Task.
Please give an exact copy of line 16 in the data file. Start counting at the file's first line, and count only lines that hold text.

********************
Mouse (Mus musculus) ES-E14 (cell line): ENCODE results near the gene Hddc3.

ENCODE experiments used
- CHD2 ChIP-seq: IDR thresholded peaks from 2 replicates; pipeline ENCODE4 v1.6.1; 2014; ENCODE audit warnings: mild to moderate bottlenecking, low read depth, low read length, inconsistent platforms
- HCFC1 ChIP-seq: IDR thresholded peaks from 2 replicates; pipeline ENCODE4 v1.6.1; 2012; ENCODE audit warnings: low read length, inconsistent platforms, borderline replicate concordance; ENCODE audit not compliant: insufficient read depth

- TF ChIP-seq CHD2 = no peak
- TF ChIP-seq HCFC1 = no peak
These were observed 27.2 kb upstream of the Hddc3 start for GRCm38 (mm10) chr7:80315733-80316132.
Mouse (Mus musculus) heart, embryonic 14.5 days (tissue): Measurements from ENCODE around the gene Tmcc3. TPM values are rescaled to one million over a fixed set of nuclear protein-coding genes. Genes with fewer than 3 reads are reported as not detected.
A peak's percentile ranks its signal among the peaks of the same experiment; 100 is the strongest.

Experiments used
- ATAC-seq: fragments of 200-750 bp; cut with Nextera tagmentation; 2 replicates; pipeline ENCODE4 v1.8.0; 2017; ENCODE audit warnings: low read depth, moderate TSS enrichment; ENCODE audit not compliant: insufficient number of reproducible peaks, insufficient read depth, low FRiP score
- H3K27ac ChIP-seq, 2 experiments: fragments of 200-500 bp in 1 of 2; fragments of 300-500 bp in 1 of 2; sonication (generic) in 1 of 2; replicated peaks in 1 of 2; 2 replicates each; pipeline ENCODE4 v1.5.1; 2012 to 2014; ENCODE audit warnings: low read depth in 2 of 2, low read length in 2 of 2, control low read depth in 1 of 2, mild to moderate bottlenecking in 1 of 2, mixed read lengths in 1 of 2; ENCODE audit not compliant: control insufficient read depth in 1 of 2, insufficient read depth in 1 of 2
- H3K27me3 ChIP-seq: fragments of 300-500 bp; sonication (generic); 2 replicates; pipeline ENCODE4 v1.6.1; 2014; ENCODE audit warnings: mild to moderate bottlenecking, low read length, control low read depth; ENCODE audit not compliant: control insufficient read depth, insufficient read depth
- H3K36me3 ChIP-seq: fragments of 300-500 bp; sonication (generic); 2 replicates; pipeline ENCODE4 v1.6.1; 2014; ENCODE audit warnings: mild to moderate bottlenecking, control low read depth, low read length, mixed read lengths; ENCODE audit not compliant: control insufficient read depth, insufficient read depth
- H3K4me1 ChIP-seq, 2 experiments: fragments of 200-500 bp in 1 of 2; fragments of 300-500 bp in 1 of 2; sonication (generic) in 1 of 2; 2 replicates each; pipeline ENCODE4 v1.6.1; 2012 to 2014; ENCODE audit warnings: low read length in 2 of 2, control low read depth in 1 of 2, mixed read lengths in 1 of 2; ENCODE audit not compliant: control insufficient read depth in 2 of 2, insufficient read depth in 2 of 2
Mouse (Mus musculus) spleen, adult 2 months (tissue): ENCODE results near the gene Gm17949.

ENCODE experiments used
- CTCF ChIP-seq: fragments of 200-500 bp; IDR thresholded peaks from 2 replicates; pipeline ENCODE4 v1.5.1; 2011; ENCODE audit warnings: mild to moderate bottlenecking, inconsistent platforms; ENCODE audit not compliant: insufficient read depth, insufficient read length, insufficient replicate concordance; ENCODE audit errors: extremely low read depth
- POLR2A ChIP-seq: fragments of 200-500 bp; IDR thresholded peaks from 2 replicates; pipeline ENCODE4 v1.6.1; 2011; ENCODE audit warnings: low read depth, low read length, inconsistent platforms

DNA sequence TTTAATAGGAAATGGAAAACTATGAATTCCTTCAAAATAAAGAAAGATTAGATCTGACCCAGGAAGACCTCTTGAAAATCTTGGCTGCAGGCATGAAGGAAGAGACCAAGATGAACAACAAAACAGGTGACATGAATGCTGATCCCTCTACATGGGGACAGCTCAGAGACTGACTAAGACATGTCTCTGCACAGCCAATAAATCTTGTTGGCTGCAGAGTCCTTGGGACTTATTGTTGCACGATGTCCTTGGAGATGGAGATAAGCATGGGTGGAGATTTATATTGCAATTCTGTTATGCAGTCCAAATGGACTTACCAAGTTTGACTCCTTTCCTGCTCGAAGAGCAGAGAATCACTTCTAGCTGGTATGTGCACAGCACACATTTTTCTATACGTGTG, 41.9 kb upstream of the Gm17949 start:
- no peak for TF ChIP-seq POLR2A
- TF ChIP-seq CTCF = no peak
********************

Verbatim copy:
Mouse (Mus musculus) spleen, adult 2 months (tissue): ENCODE results near the gene Gm17949.